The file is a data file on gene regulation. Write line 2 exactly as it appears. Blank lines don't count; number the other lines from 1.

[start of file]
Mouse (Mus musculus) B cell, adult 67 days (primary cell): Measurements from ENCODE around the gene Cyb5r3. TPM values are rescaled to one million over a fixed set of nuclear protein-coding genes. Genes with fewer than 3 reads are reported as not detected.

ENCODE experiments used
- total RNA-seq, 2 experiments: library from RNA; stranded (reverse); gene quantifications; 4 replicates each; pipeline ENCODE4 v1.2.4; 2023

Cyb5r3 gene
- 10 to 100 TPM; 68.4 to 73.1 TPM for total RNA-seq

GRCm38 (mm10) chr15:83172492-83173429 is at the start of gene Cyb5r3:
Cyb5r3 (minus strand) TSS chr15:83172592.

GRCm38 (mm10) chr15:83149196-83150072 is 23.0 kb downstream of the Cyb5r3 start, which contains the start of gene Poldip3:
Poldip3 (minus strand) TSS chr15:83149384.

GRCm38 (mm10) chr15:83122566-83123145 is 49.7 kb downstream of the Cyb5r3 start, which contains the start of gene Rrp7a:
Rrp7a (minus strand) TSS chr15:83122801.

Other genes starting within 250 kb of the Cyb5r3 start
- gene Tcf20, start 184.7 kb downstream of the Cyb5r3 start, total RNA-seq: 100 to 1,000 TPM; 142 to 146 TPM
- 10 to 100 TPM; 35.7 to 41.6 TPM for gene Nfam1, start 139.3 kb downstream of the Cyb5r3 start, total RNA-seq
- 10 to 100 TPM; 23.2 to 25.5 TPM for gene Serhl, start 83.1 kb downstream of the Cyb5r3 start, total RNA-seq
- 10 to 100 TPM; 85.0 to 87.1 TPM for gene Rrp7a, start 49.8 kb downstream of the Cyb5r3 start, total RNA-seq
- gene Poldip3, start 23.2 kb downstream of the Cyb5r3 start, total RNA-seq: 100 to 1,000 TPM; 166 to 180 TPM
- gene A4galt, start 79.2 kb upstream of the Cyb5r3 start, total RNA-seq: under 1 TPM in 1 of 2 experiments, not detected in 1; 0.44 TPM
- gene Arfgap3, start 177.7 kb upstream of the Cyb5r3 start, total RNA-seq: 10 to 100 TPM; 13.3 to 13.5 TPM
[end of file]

ENCODE experiments used